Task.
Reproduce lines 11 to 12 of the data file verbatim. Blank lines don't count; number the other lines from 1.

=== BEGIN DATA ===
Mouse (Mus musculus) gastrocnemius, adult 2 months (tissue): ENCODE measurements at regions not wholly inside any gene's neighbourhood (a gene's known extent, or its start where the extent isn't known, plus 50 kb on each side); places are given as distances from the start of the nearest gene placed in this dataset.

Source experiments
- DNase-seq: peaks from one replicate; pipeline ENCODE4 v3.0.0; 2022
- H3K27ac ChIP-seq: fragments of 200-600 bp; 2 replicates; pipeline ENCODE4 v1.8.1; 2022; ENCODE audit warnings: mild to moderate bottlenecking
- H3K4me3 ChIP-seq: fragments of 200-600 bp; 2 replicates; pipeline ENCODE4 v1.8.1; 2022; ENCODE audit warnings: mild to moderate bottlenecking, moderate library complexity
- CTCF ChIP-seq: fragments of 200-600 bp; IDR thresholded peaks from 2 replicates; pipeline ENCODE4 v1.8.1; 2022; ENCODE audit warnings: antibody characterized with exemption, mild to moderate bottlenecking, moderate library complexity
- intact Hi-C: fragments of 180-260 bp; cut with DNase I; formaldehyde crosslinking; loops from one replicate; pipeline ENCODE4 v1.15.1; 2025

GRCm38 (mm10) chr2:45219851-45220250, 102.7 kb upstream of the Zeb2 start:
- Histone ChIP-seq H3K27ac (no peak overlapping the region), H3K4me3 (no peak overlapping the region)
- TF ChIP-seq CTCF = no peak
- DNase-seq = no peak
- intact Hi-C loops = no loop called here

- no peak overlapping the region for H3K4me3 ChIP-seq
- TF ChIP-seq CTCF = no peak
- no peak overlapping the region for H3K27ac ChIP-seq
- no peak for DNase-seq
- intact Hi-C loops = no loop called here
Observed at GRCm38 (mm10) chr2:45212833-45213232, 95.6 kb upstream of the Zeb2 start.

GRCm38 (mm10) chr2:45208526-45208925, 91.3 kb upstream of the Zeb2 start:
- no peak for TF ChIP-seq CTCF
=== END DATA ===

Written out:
- DNase-seq = no peak
- intact Hi-C loops = no loop called here